And that’s why it’s often a relief for people to be diagnosed in therapy. It’s like walking in with a million potentially venemous snakes, and getting out with a single managable viper.
Knowing that your problem has a name means that you’re not the only one in the entire human history to have to solve it, and that’s not just good news for the patient, it’s also a starting point for the Doc.

But! Here’s the problem with that…
How do we know we chose the right place to start?
Now that’s an entirely different story. Having an almost infinate number of variables that could have caused the anomaly to occur, the chances that we left one out while trying to “crack the case” , are pretty damn high…

Like… How’s your social status in general?
– “… My what?”

Have you incorporated the necessary values to be admired and respected by people, or have you let those values collapse one by one because it’s a lot easier than acting them out?
There aren’t many differences between being depressed and being at the bottom of a dominance hierarchy.
We control our status on social media everyday, we look at other people when we go to a party, and we talk to see how many people listen.
Why doing it? Because we wanna know how much attention we’re receiving. We want to know our position in the social environment…

We strive in any domain of competence to be admired by our peers, we act out what we believe in to be trusted by people, and we take responsabilities to earn the respect of our communities. And that’s how we rise in any domain. That’s how we learn to respect ourselves.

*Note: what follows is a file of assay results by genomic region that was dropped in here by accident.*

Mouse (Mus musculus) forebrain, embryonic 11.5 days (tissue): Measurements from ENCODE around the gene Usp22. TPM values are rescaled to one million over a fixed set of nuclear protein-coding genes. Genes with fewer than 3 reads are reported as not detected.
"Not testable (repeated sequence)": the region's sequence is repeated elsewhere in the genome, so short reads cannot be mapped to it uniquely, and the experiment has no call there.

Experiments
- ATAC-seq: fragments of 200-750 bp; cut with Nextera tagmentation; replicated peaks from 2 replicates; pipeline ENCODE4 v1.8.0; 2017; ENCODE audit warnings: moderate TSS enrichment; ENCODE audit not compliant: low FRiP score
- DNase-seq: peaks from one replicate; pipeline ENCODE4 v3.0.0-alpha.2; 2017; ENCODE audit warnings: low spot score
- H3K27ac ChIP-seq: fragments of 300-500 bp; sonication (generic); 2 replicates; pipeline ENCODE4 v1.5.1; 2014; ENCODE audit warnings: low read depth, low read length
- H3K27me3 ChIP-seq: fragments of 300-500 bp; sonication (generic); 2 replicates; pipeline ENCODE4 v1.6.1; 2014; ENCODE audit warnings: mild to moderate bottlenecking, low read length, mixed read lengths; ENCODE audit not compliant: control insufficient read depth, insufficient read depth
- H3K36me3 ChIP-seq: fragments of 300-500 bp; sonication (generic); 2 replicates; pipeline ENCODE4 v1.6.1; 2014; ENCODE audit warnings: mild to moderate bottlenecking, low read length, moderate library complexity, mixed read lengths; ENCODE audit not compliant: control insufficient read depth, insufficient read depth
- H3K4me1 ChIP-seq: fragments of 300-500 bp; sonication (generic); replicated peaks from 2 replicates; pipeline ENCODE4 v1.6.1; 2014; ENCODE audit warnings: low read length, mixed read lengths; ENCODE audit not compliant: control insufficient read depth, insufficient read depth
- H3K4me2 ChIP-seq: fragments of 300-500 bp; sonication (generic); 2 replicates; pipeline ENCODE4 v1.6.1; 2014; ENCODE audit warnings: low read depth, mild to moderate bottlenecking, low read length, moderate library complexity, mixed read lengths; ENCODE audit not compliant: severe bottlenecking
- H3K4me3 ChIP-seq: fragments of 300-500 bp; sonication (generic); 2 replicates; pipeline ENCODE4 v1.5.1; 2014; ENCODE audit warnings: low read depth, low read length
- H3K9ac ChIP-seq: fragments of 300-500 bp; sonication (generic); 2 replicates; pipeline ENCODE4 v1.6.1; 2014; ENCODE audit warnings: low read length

By adopting the values required and by paying the price of incorporating them. And those who are not willing to do any of that, they normally tend to blame every little aspect of life…

So. Are you really depressed or just cynical?
Are you facing the tragic aspect of life, or do you simply whine about every little thing that ever happened to you? Because the symptomatology of being defeated by life and clinically depressed is very similar. And that often makes for us, one easily mistaken for the other.

If you’re walking around all crouched over is probably because your level of seratonin is low as a conseguence of your status…
Plus, are you planning to achieve something in life or have you simply gave up on any idea of success?
No purpose? No direction? No aim? No goal in general??
Man… Having none of that makes of course the act of getting up in the morning everything but justifiable. No wonder you’re always tired…

People with a low status in any particolar hierarchy of values are more impulsive and emotionally disregulated. Their need to obtain a positive emotion increases, but their options to grab one are constantly in short supply.
So their strategy is one, and one only; short term gratification. They catch their positive emotion where they can get it. And, man! With the least amount of effort possible of course!
So in this case, no wonder pot seems your only solution.

Are you depressed or just lazy?
The answer is never honest, so the question never gets asked. Because, guess what…
It’s a lot easier to assume that TV is simply broken, than face the fact that you might have done something to turn it off!
And so, what do most of my peers do?
There you go! Just take this pills and go home man! Congratulations, you’re Pseudo-Depressed…

– “Am I?”
– “So… What should I do?”
Well, what do you do when the TV suddenly turns off?
– “I… Try to find out why…?”
Ok. And what do you do when you find out it’s the remote’s fault?
– “I… Turn it back on…?”
Exactly. You don’t certainly sit there and blame your sorry ass for sitting on it…

Bit too harsh for therapy wasn’t it?